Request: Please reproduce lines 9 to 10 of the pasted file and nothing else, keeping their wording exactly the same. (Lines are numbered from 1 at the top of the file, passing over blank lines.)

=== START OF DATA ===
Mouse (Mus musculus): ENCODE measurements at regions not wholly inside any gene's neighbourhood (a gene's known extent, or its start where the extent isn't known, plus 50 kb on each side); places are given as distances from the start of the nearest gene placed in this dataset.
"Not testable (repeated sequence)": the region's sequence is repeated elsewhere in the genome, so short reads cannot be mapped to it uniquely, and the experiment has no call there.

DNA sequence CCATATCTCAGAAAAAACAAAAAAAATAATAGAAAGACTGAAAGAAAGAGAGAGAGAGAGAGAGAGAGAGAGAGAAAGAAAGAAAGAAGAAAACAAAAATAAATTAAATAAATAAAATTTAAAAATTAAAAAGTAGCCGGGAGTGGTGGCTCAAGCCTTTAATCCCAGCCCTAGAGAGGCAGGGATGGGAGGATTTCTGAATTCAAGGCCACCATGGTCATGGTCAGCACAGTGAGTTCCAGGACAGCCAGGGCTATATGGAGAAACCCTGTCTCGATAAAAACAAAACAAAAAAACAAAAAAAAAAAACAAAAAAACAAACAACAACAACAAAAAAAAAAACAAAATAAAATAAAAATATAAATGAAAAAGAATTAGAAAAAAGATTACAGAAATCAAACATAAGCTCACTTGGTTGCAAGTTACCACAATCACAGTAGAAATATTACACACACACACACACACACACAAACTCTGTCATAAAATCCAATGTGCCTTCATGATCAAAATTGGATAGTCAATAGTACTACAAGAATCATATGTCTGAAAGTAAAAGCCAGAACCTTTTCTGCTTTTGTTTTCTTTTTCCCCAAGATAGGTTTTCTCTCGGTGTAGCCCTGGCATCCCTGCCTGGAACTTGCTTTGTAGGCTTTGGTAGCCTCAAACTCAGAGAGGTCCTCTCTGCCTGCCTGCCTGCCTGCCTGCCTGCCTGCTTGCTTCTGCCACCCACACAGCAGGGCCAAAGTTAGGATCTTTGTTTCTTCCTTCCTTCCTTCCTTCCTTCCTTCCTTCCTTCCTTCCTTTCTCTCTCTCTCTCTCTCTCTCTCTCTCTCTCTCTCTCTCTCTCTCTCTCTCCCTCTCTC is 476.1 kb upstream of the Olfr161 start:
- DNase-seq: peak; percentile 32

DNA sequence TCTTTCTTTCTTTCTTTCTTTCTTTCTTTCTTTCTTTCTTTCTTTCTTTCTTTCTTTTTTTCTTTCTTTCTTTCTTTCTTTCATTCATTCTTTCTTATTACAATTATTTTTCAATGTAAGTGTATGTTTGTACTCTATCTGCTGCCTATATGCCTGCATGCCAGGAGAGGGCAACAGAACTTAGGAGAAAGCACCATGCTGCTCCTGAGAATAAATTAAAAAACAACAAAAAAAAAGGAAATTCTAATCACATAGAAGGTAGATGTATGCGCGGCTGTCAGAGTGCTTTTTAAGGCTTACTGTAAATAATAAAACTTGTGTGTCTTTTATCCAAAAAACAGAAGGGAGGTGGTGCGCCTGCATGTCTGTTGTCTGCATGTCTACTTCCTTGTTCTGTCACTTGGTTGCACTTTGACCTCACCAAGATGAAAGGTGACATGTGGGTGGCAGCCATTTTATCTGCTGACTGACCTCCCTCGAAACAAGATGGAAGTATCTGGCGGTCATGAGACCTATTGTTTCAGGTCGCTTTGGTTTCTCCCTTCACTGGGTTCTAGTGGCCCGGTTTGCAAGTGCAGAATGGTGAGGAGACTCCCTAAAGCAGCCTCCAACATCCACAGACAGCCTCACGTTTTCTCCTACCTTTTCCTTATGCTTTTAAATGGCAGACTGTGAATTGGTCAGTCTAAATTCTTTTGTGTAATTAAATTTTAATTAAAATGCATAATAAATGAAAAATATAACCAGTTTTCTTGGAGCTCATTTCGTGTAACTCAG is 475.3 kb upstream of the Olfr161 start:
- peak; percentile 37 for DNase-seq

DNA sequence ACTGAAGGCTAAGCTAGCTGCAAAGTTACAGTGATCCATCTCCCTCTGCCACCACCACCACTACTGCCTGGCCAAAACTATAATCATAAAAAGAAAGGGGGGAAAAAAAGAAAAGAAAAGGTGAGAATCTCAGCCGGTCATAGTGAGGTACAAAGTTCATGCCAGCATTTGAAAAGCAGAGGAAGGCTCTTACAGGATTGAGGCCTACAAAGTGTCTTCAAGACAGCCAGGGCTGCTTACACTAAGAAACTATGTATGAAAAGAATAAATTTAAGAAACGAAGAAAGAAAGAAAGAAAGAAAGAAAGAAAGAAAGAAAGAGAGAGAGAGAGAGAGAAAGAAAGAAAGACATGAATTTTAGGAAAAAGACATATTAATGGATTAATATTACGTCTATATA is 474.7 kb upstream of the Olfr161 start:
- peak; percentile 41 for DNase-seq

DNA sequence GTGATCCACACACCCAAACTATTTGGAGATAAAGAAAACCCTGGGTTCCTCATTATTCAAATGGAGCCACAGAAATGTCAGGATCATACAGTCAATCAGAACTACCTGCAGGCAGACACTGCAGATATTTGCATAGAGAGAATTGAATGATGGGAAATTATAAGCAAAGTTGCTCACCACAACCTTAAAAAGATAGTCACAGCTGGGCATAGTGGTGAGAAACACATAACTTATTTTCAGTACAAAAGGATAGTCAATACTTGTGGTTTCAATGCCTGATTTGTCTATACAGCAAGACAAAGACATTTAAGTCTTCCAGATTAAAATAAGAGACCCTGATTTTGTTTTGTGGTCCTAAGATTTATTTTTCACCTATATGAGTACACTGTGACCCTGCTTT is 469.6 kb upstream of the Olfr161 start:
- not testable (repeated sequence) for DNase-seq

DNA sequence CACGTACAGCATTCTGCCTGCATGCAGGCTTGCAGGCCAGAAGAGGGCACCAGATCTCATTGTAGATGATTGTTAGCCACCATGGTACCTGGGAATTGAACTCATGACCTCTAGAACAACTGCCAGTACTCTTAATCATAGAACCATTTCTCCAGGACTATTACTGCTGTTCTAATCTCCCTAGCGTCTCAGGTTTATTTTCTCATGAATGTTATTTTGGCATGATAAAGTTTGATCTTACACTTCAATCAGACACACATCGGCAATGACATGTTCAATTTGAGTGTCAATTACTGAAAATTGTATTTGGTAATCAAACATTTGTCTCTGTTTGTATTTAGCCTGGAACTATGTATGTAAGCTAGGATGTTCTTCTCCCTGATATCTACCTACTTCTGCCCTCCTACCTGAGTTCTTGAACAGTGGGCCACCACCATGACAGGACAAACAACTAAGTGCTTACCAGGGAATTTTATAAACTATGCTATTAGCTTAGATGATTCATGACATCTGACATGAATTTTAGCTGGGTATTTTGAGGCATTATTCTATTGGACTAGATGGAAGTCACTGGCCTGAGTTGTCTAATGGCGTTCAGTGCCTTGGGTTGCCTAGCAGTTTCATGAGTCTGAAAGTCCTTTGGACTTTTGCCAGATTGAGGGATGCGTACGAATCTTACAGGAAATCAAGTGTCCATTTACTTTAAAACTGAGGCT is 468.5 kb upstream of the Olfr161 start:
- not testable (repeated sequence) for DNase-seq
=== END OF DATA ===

DNA sequence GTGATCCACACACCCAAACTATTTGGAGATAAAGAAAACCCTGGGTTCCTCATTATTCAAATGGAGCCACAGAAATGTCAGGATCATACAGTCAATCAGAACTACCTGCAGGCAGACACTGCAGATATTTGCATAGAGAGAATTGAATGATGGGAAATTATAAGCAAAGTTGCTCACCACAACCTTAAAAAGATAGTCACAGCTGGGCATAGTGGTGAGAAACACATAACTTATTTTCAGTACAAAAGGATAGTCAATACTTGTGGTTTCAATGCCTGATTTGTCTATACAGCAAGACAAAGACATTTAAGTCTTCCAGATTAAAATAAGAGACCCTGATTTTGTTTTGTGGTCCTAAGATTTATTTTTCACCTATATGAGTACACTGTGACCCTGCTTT is 469.6 kb upstream of the Olfr161 start:
- not testable (repeated sequence) for DNase-seq